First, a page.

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Brasstown Wilderness

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The United States Congress designated the Brasstown Wilderness (map) in 1986 and it now has a total of 12,853 acres. All of this wilderness is located in Georgia and is managed by the Forest Service.


This steeply rugged Wilderness drapes across the northern, northeastern, and southwestern flanks of 4,784-foot Brasstown Bald Mountain, the highest point in the state. A Forest Service visitor center is located on top of the mountain just outside of the wilderness. This center provides a panoramic view of the wilderness. Here you'll find boulder fields, rock formations, and streams cascading through narrow gorges, giving way periodically to waterfalls. Second-growth hardwoods dominate this flora-rich region, highlighted in spring and summer by a profusion of wildflowers. Deer, squirrels, ruffed grouse, black bears, woodcocks, and wild turkeys can be found. The rare New England cottontail rabbit, southeastern shrew, and pygmy shrew also seek shelter here. Hikers tend to stick to the only developed trails in the area: the steep 5.5-mile Arkaqua National Recreation Trail, which begins at the Brasstown Bald parking area just outside the Wilderness, and the 4.5-mile Jack's Knob National Recreation Trail, which ties the Appalachian Trail to the same parking lot. Hikers should be aware that encounters with black bears are common in the area. The use of bear proof food storage containers is highly recommended.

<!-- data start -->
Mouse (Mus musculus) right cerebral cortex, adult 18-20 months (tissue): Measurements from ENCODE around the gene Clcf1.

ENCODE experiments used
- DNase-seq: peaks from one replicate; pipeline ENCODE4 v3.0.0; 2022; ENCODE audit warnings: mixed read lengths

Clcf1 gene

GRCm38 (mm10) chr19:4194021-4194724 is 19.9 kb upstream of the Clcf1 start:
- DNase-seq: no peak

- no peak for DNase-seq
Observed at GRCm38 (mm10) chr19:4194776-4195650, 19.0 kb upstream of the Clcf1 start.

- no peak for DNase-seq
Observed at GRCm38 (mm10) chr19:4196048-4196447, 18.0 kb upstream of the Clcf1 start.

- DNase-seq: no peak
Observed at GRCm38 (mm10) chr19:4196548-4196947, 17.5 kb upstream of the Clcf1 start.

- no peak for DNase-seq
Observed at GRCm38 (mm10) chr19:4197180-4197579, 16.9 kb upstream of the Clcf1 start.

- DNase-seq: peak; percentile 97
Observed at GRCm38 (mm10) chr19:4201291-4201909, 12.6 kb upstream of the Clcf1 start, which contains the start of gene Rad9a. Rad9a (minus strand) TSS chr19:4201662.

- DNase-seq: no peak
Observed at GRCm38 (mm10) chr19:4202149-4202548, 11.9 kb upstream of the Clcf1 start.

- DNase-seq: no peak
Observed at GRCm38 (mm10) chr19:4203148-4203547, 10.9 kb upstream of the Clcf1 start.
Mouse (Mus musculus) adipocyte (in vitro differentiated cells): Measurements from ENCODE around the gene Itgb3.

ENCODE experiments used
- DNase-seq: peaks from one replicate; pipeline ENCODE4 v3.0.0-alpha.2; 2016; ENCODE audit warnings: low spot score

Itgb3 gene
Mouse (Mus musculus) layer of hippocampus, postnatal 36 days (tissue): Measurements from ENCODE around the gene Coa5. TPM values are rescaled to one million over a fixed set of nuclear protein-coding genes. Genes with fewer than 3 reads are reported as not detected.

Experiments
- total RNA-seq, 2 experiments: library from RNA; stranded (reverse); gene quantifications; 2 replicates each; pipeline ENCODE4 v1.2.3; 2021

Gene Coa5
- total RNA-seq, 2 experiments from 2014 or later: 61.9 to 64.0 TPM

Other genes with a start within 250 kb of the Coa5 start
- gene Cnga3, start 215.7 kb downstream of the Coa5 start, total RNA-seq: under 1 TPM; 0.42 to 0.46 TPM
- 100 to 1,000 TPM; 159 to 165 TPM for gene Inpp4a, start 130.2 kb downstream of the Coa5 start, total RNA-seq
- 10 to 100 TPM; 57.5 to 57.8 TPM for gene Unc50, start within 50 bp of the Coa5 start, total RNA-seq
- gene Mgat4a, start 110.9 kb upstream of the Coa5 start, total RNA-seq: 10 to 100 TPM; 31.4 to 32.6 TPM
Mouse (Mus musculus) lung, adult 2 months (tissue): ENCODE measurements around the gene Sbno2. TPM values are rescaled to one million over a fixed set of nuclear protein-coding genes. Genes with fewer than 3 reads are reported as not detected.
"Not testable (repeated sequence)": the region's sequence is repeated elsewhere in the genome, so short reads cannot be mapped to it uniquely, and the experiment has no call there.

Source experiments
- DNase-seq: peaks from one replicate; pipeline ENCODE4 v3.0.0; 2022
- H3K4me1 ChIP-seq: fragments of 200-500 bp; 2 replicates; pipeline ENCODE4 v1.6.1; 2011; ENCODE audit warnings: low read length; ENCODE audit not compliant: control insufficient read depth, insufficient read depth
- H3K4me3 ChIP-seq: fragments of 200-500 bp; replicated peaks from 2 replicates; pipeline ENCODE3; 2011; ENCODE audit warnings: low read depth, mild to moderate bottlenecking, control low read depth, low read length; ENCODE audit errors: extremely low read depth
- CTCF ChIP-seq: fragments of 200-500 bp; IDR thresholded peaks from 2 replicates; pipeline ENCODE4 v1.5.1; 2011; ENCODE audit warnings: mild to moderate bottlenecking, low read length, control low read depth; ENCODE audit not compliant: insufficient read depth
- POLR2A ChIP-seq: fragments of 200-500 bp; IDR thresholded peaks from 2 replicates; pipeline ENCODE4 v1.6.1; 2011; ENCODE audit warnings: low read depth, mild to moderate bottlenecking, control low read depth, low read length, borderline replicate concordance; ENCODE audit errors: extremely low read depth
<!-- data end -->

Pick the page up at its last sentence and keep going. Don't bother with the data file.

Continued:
Planning to Visit the Brasstown Wilderness?

Leave No Trace

How to follow the seven standard Leave No Trace principles differs in different parts of the country (desert vs. Rocky Mountains). Click on any of the principles listed below to learn more about how they apply in the Brasstown Wilderness.
  1. Plan Ahead and Prepare
  2. Travel and Camp on Durable Surfaces
  3. Dispose of Waste Properly
  4. Leave What You Find
  5. Minimize Campfire Impacts
  6. Respect Wildlife
  7. Be Considerate of Other Visitors
For more information on Leave No Trace, Visit the Leave No Trace, Inc. website.

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